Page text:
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K. Schondorfer, Y. Y. Acosta Aragon, A . Klimitsch, and G. Schatzmayr

It is commonly know that corn silage ferments well due to the presence of fermentable sugars. However , in contrast to green forages, it is usually prone to aerobic deterioration due to a long growth period on the field and accordingly a high natural contamination with moulds and yeasts. Therefore it is crucial to improve the content of stabilizing acids (e.g. acetic acid, propionic acid) in a way that secures effective suppression of aerobic spoilage organisms upon opening the silo.

This goal can be reached by directly adding stabilizing acids, which are usually expensive and/ or corrosive , or by producing them during the fermentation process, by addition of heterofermentative lactic acid bacteria .

A. A. Rodriguez,Y. Acosta Aragon, and E. Valencia

An experiment was conducted to determine the effects of the silage additive Biomin® BioStabil Mays ( BSM, blend of homo- and heterofermentative lactic acid bacteria) on the fermentation characteristics and aerobic stability of corn whole plant (QPM variety) growth and ensiled in Puerto Rico. Corn was harvested 75 d after planting and chopped finely. Prior to ensiling, the vegetative material of the trial group was treated with BSM (1 x 105 cfu/g silage). A control group went untreated. Treatments were applied to weighted portions of corn forage , manually mixed, and packed into PVC laboratory silos. Samples of fresh forage of each treatment were taken at 0,3,45 and 90 d of fermentation ( triplicate silos of each treatment were available), analyzed for PH, chemical composition,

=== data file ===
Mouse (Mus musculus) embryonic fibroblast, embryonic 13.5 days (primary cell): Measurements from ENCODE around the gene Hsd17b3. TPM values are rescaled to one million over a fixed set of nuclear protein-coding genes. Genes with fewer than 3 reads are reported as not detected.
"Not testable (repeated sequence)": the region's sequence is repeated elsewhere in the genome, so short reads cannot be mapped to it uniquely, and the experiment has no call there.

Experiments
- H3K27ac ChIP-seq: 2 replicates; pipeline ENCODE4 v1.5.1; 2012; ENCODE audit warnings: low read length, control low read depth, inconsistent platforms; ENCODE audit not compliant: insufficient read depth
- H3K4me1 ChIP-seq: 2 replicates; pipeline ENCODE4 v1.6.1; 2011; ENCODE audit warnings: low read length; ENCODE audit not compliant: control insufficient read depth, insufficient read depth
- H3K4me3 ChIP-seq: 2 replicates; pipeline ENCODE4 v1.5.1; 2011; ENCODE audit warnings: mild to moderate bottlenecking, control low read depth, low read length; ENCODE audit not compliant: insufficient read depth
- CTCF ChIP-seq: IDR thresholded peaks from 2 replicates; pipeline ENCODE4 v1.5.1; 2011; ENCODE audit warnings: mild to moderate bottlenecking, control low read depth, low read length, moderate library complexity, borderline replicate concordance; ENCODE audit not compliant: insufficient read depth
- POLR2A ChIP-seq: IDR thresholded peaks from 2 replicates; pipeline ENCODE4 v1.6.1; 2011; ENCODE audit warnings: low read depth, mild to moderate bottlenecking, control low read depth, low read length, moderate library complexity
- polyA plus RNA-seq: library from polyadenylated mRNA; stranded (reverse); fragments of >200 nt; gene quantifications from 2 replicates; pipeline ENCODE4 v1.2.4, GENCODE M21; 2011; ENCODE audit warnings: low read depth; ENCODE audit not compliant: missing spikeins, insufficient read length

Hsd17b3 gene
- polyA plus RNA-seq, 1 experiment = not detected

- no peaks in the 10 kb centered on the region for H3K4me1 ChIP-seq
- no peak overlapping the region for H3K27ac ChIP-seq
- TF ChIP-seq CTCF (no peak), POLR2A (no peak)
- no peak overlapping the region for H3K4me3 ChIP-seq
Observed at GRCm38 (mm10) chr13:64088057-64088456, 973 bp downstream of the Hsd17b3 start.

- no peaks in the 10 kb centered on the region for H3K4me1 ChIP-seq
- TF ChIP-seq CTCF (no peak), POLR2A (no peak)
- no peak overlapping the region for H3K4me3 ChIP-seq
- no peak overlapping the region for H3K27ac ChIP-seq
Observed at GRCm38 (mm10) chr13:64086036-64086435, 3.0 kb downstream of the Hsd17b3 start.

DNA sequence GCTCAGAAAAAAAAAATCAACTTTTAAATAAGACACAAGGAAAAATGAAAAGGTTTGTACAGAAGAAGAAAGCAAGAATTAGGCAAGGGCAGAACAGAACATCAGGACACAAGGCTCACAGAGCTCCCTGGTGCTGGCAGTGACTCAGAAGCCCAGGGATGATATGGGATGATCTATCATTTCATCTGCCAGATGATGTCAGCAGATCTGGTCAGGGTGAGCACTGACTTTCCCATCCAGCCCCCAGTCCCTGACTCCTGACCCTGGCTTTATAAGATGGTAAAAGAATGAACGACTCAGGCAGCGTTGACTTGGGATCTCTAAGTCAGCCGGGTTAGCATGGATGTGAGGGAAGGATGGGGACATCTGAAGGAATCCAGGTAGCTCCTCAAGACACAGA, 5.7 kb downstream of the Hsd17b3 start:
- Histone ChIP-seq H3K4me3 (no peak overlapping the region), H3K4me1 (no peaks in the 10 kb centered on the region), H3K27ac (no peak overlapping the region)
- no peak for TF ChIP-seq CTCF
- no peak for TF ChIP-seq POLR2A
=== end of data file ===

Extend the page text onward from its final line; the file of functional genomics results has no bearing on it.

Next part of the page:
A. A. Rodríguez*1, Y. Acosta-Aragón2, and E. Valencia1, 1University of Puerto Rico, Mayaguez, PR, 2Biomin GmbH, Austria.

An experiment was conducted to determine the effects of the silage additive Biomin® BioStabil Mays (BSM, blend of homo- and heterofermentative bacteria) on the fermentation characteristics and aerobic stability of corn whole plant (QPM variety) growth and ensiled in Puerto Rico. Corn was harvested 75 d after planting and chopped finely. Prior to ensiling, the vegetative material was treated or not with BSM (1 x 105 cfu/ g silage). Treatments were applied to weighted portions of corn forage, manually mixed, and packed into PVC laboratory silos. Samples of fresh forage and triplicates silos of each treatment were taken at 0, 3, 45 and 90 d of fermentation, analyzed for pH, chemical composition, and fermentation products.